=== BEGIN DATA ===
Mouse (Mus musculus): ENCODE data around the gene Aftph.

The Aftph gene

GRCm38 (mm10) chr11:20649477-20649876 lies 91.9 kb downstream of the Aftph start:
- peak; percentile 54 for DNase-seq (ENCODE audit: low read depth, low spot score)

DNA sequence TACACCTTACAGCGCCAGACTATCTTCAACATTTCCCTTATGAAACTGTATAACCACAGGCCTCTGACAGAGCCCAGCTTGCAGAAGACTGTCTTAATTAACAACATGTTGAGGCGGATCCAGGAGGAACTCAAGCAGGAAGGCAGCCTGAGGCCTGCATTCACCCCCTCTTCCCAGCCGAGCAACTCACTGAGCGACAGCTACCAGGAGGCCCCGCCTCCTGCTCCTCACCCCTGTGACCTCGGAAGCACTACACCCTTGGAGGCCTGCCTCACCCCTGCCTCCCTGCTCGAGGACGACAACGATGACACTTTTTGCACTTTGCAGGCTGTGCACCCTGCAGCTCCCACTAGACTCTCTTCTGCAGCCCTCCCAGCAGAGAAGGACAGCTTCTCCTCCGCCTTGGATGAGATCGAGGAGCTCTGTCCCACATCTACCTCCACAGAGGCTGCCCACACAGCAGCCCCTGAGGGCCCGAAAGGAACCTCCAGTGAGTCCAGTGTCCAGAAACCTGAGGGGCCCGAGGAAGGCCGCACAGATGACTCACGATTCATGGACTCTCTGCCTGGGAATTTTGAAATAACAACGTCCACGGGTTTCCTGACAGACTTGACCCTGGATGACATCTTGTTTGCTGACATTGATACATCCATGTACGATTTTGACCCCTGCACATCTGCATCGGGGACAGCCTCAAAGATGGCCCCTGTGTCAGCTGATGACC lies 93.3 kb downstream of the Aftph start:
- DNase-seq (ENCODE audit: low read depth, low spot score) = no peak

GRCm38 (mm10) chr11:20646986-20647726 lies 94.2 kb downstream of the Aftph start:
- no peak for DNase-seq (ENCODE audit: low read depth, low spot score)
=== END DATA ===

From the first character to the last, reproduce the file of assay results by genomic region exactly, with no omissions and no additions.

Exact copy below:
Mouse (Mus musculus): ENCODE data around the gene Aftph.

The Aftph gene

GRCm38 (mm10) chr11:20649477-20649876 lies 91.9 kb downstream of the Aftph start:
- peak; percentile 54 for DNase-seq (ENCODE audit: low read depth, low spot score)

DNA sequence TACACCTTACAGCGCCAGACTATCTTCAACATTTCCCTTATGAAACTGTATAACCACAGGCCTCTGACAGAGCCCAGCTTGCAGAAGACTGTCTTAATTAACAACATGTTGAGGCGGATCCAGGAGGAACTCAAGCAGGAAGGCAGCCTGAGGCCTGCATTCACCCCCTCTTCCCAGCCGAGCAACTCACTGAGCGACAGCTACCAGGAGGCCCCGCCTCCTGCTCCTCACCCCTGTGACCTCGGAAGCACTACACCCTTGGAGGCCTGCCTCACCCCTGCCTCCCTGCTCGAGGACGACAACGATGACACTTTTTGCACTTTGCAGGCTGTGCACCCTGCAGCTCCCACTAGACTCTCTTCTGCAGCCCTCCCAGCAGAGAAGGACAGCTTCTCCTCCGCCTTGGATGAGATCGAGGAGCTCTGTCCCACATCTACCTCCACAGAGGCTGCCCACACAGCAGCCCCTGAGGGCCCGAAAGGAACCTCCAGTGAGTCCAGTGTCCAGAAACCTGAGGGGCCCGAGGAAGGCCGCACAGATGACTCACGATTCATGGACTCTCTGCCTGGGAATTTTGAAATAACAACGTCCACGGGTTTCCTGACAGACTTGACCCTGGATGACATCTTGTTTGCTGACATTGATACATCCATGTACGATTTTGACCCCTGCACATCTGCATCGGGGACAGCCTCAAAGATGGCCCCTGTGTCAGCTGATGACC lies 93.3 kb downstream of the Aftph start:
- DNase-seq (ENCODE audit: low read depth, low spot score) = no peak

GRCm38 (mm10) chr11:20646986-20647726 lies 94.2 kb downstream of the Aftph start:
- no peak for DNase-seq (ENCODE audit: low read depth, low spot score)